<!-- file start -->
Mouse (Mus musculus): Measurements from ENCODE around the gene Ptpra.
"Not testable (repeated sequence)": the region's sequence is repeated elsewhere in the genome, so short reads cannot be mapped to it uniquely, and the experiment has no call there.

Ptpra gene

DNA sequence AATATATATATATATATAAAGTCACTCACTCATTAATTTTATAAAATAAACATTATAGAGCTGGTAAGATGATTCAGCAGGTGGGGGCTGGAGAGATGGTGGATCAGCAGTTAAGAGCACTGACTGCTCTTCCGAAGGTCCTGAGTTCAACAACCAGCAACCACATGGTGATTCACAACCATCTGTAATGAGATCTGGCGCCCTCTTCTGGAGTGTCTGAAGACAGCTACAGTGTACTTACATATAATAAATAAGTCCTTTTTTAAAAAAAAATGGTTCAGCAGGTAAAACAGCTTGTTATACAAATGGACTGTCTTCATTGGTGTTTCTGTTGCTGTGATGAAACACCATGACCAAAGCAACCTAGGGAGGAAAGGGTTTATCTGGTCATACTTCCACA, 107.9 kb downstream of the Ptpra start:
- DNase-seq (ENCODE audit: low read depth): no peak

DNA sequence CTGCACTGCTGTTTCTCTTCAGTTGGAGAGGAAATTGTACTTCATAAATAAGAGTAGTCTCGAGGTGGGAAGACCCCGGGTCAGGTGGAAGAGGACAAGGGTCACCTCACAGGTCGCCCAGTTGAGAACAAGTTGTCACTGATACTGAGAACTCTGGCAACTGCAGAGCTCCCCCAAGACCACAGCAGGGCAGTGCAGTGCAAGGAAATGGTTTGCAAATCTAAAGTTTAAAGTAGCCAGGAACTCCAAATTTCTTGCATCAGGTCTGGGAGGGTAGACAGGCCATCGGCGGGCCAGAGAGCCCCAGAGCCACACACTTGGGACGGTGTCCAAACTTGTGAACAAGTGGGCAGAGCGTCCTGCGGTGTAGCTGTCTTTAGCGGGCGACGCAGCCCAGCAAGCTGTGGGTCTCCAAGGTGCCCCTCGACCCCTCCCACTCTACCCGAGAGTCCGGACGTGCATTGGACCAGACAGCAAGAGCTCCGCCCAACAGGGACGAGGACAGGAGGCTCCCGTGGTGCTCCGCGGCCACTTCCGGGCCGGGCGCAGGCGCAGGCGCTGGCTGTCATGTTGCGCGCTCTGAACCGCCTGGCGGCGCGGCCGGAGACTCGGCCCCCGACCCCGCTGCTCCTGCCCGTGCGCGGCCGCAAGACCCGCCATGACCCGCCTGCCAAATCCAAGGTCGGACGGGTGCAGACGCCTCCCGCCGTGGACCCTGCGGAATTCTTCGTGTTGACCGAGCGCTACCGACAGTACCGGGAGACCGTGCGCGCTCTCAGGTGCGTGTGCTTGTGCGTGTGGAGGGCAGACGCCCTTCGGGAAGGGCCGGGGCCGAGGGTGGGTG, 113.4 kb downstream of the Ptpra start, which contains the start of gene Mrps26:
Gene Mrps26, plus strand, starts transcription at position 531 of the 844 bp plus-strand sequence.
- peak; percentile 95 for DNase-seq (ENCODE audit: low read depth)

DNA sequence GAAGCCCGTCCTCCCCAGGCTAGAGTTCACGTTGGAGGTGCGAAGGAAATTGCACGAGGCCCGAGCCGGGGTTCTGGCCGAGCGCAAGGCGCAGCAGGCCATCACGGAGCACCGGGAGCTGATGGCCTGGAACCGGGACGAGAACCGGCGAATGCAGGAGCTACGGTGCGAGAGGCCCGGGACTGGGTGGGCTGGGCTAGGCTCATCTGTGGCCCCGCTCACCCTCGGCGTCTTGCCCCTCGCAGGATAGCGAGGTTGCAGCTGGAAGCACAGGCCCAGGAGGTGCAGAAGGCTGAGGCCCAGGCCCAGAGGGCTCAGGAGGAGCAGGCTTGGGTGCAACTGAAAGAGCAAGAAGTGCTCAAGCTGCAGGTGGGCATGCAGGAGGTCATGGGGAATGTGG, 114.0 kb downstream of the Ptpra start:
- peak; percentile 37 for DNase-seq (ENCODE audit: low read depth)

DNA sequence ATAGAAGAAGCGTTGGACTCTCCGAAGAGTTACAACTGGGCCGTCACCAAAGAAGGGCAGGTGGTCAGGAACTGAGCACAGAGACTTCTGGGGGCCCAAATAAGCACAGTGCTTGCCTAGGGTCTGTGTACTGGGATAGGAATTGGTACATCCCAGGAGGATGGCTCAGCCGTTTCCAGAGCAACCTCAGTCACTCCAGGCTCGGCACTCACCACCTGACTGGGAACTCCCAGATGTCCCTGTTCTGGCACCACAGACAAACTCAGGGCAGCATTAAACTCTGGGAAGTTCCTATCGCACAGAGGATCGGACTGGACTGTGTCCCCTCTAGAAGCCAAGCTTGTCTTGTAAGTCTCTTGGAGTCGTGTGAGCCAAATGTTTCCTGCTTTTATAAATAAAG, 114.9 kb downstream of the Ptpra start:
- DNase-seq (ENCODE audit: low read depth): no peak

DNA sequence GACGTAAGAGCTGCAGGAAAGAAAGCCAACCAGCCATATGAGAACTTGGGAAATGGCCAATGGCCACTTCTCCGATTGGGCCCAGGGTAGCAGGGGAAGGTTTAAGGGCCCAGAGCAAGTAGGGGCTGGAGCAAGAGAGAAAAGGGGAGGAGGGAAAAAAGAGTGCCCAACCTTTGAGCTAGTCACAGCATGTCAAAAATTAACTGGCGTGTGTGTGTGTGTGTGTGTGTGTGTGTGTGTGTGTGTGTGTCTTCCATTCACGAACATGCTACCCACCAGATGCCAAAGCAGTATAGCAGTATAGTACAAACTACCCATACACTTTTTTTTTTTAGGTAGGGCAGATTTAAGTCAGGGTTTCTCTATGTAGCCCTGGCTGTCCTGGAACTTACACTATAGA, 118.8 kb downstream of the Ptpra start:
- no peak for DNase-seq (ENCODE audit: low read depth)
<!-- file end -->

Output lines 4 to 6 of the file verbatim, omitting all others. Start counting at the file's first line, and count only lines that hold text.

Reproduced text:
DNA sequence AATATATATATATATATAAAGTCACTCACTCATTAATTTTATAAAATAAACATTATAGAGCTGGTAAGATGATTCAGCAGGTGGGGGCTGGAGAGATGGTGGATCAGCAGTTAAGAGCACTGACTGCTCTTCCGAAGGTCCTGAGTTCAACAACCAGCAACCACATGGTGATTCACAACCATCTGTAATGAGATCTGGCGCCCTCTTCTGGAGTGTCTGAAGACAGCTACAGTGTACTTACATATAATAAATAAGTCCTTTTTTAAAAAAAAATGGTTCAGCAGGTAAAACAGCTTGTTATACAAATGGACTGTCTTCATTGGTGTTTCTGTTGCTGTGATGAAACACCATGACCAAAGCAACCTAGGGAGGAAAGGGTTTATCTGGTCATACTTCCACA, 107.9 kb downstream of the Ptpra start:
- DNase-seq (ENCODE audit: low read depth): no peak

DNA sequence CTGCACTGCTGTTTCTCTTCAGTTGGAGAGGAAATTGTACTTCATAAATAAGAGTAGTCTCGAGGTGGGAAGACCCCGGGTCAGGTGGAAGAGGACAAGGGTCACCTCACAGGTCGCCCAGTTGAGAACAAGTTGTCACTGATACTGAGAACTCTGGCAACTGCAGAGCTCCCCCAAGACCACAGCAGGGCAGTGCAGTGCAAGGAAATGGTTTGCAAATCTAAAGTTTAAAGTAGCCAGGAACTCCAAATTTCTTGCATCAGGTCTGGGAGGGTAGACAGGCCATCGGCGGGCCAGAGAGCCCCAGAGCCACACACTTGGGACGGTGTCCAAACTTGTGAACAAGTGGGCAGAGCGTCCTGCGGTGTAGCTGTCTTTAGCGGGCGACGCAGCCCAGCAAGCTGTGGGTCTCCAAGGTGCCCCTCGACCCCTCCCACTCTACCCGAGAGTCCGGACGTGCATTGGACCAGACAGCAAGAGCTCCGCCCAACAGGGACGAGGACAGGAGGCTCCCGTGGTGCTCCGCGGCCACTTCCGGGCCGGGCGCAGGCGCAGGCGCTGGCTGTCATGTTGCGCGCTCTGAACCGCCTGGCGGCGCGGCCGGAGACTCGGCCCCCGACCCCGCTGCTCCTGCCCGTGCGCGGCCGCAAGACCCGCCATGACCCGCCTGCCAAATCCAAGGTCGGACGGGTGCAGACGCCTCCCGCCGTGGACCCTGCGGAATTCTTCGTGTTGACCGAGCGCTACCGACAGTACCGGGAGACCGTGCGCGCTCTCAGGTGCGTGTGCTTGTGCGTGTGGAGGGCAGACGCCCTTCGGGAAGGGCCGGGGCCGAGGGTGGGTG, 113.4 kb downstream of the Ptpra start, which contains the start of gene Mrps26: